Through­out the life of the church the great lead­ers in the faith have com­mend­ed silence and soli­tude as nec­es­sary for mak­ing progress in the spir­i­tu­al life.

Dur­ing the Ren­o­varé region­al con­fer­ences Richard Fos­ter taught, 

Prayer is the most cen­tral of the dis­ci­plines of engage­ment, the via pos­i­tive. Soli­tude is the most cen­tral of the dis­ci­plines of absti­nence. The rea­son is sim­ple: Soli­tude makes the spir­i­tu­al life pos­si­ble because in it we are freed from the bondage to peo­ple and our inner com­pul­sions, and we are freed to love God and know com­pas­sion for others.

The 15th cen­tu­ry priest Thomas à Kem­p­is encour­aged this spir­i­tu­al prac­tice in The Imi­ta­tion of Christ: 

In qui­et and silence the faith­ful soul makes progress, the hid­den mean­ings of the Scrip­tures become clear, and the eyes weep with devo­tion every night. Even as one learns to grow still, one draws clos­er to the Cre­ator and far­ther from the hurly-burly of the World.

And Hen­ri Nouwen wrote, 

With­out soli­tude it is vir­tu­al­ly impos­si­ble to live a spir­i­tu­al life. Soli­tude begins with a time and place for God, and for him alone. If we real­ly believe not only that God exists but also that he is active­ly present in our lives — heal­ing, teach­ing, and guid­ing — we need to set aside a time and space to give him our undi­vid­ed attention.

From each of these teach­ers, I hear words of invi­ta­tion. Freed to love God and know com­pas­sion for oth­ers… one draws clos­er to the Cre­ator… He is active­ly present… give Him our undi­vid­ed atten­tion. Tru­ly these are words of invi­ta­tion and com­fort. Still there are bar­ri­ers that pre­vent many of us from accept­ing the invi­ta­tion to sim­ply do what the Psalmist invites to do. Be still and know that I am God. (Psalm 46:10).

Bar­ri­ers to Engag­ing in Solitude

One bar­ri­er is an incom­plete under­stand­ing of the dis­ci­pline. Dal­las Willard writes that soli­tude is the cre­ation of an open, emp­ty space in our lives by pur­pose­ful­ly abstain­ing from the inter­ac­tion with oth­er human beings, so that, freed from com­pet­ing loy­al­ties, we can be found by God.” 

We can begin by cre­at­ing an open, emp­ty space on our calendar.

I found one of these wide open spaces by acci­dent. I was trav­el­ing through the col­lege town where my son lived. He asked if I would join him for break­fast before his first class on the day of my depar­ture. Yes, of course. It was easy to delay my dri­ve for an hour to spend time with my son. He called just as I arrived at the pan­cake house. He over­slept so he asked if I would delay my dri­ve by anoth­er few hours so we could have break­fast after his class. Yes, of course.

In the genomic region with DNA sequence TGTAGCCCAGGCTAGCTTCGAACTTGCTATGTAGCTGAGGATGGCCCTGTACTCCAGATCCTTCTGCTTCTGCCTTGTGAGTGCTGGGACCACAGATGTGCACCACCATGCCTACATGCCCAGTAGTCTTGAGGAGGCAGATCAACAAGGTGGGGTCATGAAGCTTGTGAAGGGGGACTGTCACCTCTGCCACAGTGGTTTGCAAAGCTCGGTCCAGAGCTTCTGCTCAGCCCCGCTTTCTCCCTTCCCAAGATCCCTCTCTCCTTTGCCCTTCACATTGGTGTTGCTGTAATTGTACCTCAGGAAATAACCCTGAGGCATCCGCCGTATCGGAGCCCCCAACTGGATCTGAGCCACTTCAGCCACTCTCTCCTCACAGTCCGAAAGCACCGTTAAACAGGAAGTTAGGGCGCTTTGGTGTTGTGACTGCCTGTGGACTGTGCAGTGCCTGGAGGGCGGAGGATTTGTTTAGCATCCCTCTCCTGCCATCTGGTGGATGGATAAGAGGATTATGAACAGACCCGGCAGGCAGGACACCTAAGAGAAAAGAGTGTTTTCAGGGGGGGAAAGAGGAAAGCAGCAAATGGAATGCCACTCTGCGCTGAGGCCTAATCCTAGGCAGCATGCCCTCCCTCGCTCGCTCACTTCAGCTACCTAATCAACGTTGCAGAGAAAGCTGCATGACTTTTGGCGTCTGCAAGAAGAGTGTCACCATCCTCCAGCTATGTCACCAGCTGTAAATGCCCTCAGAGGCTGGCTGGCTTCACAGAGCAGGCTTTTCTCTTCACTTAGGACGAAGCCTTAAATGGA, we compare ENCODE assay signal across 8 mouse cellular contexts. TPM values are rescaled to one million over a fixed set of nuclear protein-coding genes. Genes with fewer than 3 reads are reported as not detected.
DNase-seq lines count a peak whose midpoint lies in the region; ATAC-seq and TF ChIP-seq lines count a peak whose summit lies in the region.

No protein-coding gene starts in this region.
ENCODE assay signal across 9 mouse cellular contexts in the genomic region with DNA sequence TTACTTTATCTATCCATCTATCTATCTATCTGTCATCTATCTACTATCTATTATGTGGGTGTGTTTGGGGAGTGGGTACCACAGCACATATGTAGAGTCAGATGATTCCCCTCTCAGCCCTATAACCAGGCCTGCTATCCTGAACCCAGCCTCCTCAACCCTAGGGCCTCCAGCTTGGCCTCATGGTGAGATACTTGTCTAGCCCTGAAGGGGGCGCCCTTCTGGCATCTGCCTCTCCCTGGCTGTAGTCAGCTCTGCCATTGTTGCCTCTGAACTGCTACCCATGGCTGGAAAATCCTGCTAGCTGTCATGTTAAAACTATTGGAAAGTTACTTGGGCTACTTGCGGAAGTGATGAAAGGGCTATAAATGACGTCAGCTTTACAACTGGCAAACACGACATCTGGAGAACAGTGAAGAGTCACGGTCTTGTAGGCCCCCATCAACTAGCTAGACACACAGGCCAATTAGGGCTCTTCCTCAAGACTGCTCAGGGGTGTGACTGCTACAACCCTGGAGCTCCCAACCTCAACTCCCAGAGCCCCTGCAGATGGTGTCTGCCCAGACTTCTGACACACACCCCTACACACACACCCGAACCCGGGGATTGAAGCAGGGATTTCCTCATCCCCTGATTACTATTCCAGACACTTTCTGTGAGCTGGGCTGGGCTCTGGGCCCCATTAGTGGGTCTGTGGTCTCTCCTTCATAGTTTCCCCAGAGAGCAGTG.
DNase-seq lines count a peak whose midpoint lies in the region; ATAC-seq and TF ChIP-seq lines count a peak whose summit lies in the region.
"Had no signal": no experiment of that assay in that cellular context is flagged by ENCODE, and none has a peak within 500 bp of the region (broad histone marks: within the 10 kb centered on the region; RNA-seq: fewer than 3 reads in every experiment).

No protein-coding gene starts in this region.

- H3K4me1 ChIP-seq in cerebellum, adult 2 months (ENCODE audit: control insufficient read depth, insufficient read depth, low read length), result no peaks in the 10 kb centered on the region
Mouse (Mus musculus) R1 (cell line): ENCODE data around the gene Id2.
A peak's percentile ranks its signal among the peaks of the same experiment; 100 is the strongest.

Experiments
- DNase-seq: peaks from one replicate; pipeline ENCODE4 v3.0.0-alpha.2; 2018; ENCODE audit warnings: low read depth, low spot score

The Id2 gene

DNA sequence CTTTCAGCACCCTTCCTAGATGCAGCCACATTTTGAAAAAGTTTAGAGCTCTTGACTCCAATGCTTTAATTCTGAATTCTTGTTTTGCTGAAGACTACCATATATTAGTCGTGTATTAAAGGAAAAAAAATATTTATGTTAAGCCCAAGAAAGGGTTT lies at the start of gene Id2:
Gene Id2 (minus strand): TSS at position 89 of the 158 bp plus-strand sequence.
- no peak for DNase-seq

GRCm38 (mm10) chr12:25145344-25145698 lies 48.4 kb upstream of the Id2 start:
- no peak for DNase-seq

A small park was near­by so I went to wait and found a beau­ti­ful rose gar­den. The ros­es were in bloom and fresh with the morn­ing dew. I saw a lit­tle sien­na brown chip­munk dart­ing from bush to bush. Chip­munks are shy lit­tle ani­mals so every time I would catch a glimpse of the crea­ture it would run away and hide. Final­ly, I sat down on a bench. A few min­utes lat­er I heard God say to me, If you want to see the chip­munk you need to be very still and qui­et and wait.” I sat very still and qui­et. The chip­munk came out of hid­ing and sat on the path right in front of me. He just sat there.

God was teach­ing me. I under­stood that he want­ed me to learn to be still and wait and watch for Him. The words of that old hymn came to mind: And he walks with me, and he talks with me, and he tells me I am his own; and the joy we share as we tar­ry there, none oth­er has ever known.

A sec­ond bar­ri­er is the dis­trac­tion around us and the many com­pet­ing thoughts that run through our minds like a swarm of bees. Like any spir­i­tu­al dis­ci­pline we learn by prac­tic­ing. We begin by find­ing a qui­et place that is as free from dis­trac­tions as it can be. We notice how we respond. It may be that learn­ing a short breathe pray will help us return to a lov­ing atten­tive­ness toward God. My prayer is sim­ply, Father. In time you will find one that is right for you. I encour­age you to exper­i­ment. Sus­tained prac­tice will help us under­stand what Tere­sa of Avi­la means when she wrote Set­tle your­self in soli­tude and you will come upon Him in yourself.”

In his arti­cle, Fos­ter address­es the third bar­ri­er to prac­tic­ing soli­tude: fear. The fear of becom­ing unim­por­tant, unneed­ed, insignif­i­cant, use­less. He teach­es us how to over­come the fear and why we should set it aside. We learn to release our lit­tle to do list” of good things that need atten­tion. We learn to be still and seek God with our whole heart. We find lit­tle silences and soli­tudes all through an ordi­nary day.

It is in this way that, in the words of St. Paul,

We throw open our doors to God and dis­cov­er at the same moment that he has already thrown open his door to us. We find our­selves stand­ing where we always hoped we might stand — out in the wide open spaces of God’s grace and glo­ry. —Romans 5:1 MSG

Let’s throw open our doors to God through giv­ing him our undi­vid­ed atten­tion. Let’s delay for an hour or two some­thing that seems urgent so that we can learn to be present to God — ful­ly present. Per­haps you can select two or three of the sug­gest­ed venues for silence and soli­tude and just give it a try.

[Edi­tor’s note: This arti­cle orig­i­nal­ly pro­ceed­ed Richard Fos­ter’s arti­cle The Fear of Soli­tude.]

Wide Open Spaces was orig­i­nal­ly pub­lished in Per­spec­tive, April 1997.

Pho­to by Lucas Davies on Unsplash

Originally published March 1997

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